Sony Corp. earnings are “moving in the right direction” as Japan’s biggest exporter of consumer electronics accelerates a plan to turn around its unprofitable TV business, Chief Executive Officer Kazuo Hirai said.
Sony also is “mindful of our cash position” as it makes deals such as its Sept. 28 agreement to invest 50 billion yen ($639 million) in Olympus Corp., Hirai said at an industry exhibition near Tokyo yesterday. The Tokyo-based company is selling businesses, including a chemical products division for 57.2 billion yen, to generate cash, he said.
Hirai is reorganizing Sony’s business holdings as the company seeks to recover from four straight annual losses because of slumping demand for TVs, a stronger yen and competition from Samsung Electronics Co. and LG Electronics Inc. The CEO, who took over in April, vowed to stay in the TV business and promoted an 84-inch Bravia set that will start selling in Japan next month for the equivalent of $21,500.
“We’re certainly committed to the TV business,” Hirai said. “Sony has a very deep DNA in creating the best picture and the best sound.”
The new set uses 4K technology that Sony says displays higher-resolution images than conventional high-definition models. Sony sees growing demand for larger sets in developed markets such as North America and Japan, and better picture quality will help lure buyers, said Masashi Imamura, a senior vice president in charge of Sony’s home entertainment products.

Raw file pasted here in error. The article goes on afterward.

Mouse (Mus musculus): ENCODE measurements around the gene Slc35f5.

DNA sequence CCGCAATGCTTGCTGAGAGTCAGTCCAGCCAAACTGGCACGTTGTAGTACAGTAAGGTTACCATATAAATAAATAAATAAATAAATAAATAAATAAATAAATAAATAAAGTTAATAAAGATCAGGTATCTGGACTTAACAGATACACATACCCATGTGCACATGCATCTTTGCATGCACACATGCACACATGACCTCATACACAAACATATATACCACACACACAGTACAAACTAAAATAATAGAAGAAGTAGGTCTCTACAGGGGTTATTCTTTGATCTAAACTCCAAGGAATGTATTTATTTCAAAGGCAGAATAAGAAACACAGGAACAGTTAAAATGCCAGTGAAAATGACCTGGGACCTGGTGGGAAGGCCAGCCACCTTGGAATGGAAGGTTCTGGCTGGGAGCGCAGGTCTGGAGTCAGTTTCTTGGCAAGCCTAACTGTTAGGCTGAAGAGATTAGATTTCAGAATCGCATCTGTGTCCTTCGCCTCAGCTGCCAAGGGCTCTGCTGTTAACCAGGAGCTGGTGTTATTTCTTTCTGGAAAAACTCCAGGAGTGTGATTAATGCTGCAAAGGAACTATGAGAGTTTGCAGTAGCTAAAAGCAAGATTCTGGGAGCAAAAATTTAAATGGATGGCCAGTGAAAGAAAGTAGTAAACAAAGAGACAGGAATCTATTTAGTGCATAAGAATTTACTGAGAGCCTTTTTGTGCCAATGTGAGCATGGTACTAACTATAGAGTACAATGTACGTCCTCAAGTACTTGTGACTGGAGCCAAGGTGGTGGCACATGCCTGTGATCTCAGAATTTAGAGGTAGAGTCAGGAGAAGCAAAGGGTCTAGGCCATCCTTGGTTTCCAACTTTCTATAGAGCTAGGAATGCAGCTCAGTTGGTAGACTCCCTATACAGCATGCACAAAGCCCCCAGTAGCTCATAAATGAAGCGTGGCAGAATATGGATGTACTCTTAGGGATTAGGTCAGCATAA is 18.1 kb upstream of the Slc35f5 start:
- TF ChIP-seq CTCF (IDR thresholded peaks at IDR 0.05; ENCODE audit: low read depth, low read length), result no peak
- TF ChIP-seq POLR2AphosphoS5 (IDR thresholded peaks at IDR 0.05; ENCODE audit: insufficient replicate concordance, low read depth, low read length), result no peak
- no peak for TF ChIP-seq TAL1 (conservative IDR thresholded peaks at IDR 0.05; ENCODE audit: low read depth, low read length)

Sony rose 0.3 percent to 931 yen as of 10:16 a.m. in Tokyo trading, paring its decline this year to 33 percent. Samsung has climbed 29 percent this year.
“I can’t be optimistic,” said Nobuo Kurahashi, a Tokyo-based analyst at Mizuho Investors Securities Co., who rates Sony neutral, or hold. “It’s possible that the TV revitalization plan may be ahead of schedule, as the targets may be conservative. However, it doesn’t mean that Sony as a whole is doing well.”
Panasonic Corp. and Sharp Corp., which also are losing money in TVs, used the CEATEC exhibition to showcase their profitable home appliances, including network-connected refrigerators.
“Japanese consumer electronics makers have abandoned their old habit of lining up TVs to compare with each other whose is the biggest,” said Yoshiharu Izumi, an analyst at JPMorgan Chase & Co. in Tokyo. “Each company has a different message this year, depending on their expertise. For Sony, it’s the expertise used in high-end professional products leading to the new 4K set.”
Sony said in August its main TV operation may lose about 80 billion yen in the year ending March 2013, a ninth straight year of losses, adding to about 700 billion yen in losses since April 2004. Hirai is reducing the number of models and has sold stakes in display ventures as he tries to make the unit profitable in the year ending March 2014.
“We are ahead of plans in turning the TV business around,” Hirai said, without giving specifics.
“There are differences in product categories but, overall, I think we are moving in the right direction,” he said when asked about the company’s full-year earnings outlook.
The company sold its stake in a liquid-crystal-display venture with Sharp in June after the Osaka-based company turned to Taiwan’s Foxconn Technology Group for a capital alliance that included the sale of a stake in the venture.
Sony ended a similar panel venture with Samsung last year as part of its plan to trim losses at the TV unit. Hirai has said the sale of that stake to the South Korean company will save about 50 billion yen.
In June, Sony agreed with Panasonic to jointly develop TVs using organic light-emitting diode panels, or OLED, screens. The partnership, the first between the main TV operations at the two companies, is progressing smoothly, Hirai said.
Sony cut its annual TV sales target last month to 15.5 million units from 17.5 million units, citing a slowing global economy. The world’s No. 3 TV maker, behind Samsung and LG, is sticking to the annual target, Imamura said last week.